President Bush nominated John G. Roberts Jr. as the 17th chief justice of the United States, promoting his nominee for associate justice to lead the Supreme Court and the rest of the federal judiciary even before he was confirmed for the first assignment.

Bush announced his decision on Monday, two days after the death of Chief Justice William H. Rehnquist and 48 days after picking Roberts to succeed retiring Justice Sandra Day O'Connor. In elevating Roberts, Bush chose the candidate most likely to be confirmed in short order by the Senate, which was already poised to ratify the appeals court judge for O'Connor's seat.

The move could ensure Bush's influence on the judiciary long after his presidency ends. In the past half-century, only two other presidents have had the opportunity to name a chief justice, a lifetime appointment. A former Rehnquist clerk, Roberts shares a philosophical outlook with the man he would succeed and, at age 50, would be the youngest chief justice since John Marshall was appointed in 1801, potentially giving him decades to shape the court's direction.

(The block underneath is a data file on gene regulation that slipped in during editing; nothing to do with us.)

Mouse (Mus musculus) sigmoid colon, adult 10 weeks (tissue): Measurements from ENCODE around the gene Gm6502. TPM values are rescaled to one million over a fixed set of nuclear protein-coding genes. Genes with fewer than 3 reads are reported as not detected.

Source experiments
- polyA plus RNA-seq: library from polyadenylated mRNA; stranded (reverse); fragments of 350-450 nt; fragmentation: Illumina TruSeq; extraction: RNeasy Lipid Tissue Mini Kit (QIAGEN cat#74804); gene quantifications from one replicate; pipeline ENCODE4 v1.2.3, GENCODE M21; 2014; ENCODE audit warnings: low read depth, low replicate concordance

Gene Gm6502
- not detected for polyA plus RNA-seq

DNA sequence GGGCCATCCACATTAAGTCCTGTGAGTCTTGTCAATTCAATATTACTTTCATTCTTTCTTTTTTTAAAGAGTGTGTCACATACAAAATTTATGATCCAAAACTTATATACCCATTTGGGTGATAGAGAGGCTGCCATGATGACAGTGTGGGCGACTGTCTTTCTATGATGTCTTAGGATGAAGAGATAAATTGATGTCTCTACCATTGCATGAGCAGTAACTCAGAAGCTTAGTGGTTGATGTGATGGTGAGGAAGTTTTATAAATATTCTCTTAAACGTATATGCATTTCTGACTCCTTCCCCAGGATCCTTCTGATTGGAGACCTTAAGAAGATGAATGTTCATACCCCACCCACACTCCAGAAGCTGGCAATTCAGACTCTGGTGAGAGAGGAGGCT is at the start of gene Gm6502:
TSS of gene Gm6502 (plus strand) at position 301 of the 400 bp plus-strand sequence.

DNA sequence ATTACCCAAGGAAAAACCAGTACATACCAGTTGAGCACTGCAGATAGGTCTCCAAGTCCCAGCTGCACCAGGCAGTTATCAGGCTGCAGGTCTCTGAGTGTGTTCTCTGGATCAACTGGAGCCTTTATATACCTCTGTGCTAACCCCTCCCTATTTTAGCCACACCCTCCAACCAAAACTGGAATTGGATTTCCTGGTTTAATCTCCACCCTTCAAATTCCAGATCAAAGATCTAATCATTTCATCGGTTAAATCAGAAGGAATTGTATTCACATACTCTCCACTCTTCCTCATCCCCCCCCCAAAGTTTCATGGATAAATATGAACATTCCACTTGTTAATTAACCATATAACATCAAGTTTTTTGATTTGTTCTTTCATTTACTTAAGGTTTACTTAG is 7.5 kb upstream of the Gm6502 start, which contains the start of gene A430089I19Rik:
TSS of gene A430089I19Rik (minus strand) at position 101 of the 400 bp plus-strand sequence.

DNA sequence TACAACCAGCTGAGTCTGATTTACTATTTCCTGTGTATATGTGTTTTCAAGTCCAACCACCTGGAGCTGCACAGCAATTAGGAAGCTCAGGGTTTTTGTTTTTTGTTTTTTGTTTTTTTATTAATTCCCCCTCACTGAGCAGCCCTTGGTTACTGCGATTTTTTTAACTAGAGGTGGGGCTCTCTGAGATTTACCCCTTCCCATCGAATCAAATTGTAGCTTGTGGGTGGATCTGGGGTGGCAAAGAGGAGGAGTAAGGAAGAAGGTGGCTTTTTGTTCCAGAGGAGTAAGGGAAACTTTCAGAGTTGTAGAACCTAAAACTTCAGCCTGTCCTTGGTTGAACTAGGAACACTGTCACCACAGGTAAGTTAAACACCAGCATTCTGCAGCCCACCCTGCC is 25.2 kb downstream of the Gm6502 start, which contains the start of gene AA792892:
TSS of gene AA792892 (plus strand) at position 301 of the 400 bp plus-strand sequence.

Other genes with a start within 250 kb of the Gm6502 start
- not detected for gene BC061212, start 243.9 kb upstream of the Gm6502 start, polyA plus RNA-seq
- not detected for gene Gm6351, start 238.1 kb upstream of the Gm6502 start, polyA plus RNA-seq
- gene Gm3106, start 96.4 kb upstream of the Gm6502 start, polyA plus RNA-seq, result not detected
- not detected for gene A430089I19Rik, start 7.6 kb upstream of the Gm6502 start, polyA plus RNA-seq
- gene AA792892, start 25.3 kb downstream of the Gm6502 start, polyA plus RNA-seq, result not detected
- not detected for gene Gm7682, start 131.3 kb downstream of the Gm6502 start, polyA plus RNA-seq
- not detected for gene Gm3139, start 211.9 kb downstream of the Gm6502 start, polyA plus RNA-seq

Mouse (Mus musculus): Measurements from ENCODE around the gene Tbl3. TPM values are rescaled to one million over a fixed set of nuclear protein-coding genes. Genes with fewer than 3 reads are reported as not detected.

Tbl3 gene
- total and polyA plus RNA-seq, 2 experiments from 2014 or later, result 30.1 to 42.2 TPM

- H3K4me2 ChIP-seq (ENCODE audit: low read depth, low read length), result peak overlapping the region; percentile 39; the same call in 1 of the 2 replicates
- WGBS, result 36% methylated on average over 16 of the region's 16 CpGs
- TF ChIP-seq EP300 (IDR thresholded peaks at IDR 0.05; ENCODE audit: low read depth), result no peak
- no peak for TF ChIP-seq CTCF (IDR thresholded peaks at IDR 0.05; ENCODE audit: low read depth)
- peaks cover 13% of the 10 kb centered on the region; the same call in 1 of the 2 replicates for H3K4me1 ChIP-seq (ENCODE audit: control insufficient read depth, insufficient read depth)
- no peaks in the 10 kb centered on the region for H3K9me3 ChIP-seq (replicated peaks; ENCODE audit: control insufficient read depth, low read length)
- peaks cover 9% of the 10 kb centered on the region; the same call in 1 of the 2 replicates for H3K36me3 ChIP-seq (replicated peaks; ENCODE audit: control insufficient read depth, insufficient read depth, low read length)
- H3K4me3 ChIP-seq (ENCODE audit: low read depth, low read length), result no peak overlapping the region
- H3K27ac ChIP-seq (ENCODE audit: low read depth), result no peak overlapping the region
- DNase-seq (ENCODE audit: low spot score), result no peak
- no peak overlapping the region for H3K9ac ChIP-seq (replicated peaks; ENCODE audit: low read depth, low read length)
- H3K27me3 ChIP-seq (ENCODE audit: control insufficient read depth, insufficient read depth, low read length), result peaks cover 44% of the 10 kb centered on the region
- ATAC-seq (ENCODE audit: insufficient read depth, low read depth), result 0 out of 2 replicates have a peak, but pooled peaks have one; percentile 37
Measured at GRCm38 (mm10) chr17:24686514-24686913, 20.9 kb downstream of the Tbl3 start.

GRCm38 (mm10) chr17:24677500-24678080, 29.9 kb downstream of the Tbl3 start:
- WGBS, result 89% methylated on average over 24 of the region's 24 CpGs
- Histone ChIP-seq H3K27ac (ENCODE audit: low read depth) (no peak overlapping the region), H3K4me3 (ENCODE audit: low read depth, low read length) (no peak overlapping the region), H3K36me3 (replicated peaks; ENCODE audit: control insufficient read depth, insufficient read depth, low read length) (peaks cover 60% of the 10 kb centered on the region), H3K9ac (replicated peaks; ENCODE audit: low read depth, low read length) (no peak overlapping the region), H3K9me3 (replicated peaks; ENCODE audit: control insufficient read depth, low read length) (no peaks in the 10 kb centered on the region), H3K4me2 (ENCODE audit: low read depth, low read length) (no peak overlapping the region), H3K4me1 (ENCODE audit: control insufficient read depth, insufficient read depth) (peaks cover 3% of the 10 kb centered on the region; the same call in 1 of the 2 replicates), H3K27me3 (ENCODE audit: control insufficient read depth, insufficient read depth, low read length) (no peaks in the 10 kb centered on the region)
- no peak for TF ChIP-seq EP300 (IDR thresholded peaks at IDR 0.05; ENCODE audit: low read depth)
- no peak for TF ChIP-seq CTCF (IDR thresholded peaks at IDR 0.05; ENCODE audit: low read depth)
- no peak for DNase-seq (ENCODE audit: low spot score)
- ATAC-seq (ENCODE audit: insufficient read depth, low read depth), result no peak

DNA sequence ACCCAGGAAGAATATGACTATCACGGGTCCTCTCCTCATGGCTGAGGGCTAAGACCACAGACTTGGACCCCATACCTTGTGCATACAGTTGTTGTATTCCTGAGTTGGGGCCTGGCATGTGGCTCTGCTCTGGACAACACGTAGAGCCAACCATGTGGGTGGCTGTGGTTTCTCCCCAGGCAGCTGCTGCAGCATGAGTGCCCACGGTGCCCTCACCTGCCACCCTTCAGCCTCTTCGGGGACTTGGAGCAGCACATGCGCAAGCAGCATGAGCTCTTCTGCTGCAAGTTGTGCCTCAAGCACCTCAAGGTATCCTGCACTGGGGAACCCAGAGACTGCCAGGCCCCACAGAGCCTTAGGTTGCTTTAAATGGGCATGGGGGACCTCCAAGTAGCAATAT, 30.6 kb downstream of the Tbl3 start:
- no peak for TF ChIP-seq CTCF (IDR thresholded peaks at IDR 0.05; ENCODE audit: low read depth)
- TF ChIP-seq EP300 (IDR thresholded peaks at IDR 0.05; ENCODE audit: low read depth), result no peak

Since O'Connor agreed to remain until her successor is confirmed, the move means the court could open its next term Oct. 3 with nine justices sitting. In shifting Roberts to the center chair, Bush now must find someone else to replace O'Connor, in some ways an even more consequential choice because she cast the swing vote on issues such as affirmative action, abortion and the death penalty for many years.

Rehnquist, 80, who had suffered from thyroid cancer for nearly a year, had been on the court since 1972 and was elevated to chief justice in 1986. He was buried Wednesday in Arlington National Cemetery.

-- Peter Baker and Charles Lane

Former clerks of the Supreme Court's chief justice, William H. Rehnquist, stand around his flag-draped casket in the Great Hall of the court on Tuesday.